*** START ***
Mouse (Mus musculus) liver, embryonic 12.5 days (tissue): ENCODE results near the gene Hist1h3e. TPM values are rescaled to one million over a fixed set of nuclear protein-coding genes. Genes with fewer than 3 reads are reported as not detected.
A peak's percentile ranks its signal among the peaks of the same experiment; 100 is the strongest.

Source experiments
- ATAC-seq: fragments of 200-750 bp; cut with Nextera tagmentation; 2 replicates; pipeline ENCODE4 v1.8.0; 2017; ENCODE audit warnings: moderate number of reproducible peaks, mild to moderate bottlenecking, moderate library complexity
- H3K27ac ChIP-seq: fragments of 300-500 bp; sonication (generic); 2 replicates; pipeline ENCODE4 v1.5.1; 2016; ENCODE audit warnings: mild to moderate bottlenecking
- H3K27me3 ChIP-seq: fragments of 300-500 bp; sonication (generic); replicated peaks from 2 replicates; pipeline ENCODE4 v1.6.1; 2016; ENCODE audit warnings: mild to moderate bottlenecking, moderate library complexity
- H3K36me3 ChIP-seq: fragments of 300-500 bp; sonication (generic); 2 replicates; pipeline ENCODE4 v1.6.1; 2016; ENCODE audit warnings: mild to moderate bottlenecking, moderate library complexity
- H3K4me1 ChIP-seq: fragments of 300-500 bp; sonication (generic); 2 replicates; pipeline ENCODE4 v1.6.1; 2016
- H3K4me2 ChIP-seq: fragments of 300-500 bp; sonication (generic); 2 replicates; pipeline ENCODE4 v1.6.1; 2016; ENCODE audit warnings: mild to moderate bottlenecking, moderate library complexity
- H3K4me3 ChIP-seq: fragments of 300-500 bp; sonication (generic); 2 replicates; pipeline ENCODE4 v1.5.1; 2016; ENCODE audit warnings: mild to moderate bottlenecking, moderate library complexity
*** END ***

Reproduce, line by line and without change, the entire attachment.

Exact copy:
Mouse (Mus musculus) liver, embryonic 12.5 days (tissue): ENCODE results near the gene Hist1h3e. TPM values are rescaled to one million over a fixed set of nuclear protein-coding genes. Genes with fewer than 3 reads are reported as not detected.
A peak's percentile ranks its signal among the peaks of the same experiment; 100 is the strongest.

Source experiments
- ATAC-seq: fragments of 200-750 bp; cut with Nextera tagmentation; 2 replicates; pipeline ENCODE4 v1.8.0; 2017; ENCODE audit warnings: moderate number of reproducible peaks, mild to moderate bottlenecking, moderate library complexity
- H3K27ac ChIP-seq: fragments of 300-500 bp; sonication (generic); 2 replicates; pipeline ENCODE4 v1.5.1; 2016; ENCODE audit warnings: mild to moderate bottlenecking
- H3K27me3 ChIP-seq: fragments of 300-500 bp; sonication (generic); replicated peaks from 2 replicates; pipeline ENCODE4 v1.6.1; 2016; ENCODE audit warnings: mild to moderate bottlenecking, moderate library complexity
- H3K36me3 ChIP-seq: fragments of 300-500 bp; sonication (generic); 2 replicates; pipeline ENCODE4 v1.6.1; 2016; ENCODE audit warnings: mild to moderate bottlenecking, moderate library complexity
- H3K4me1 ChIP-seq: fragments of 300-500 bp; sonication (generic); 2 replicates; pipeline ENCODE4 v1.6.1; 2016
- H3K4me2 ChIP-seq: fragments of 300-500 bp; sonication (generic); 2 replicates; pipeline ENCODE4 v1.6.1; 2016; ENCODE audit warnings: mild to moderate bottlenecking, moderate library complexity
- H3K4me3 ChIP-seq: fragments of 300-500 bp; sonication (generic); 2 replicates; pipeline ENCODE4 v1.5.1; 2016; ENCODE audit warnings: mild to moderate bottlenecking, moderate library complexity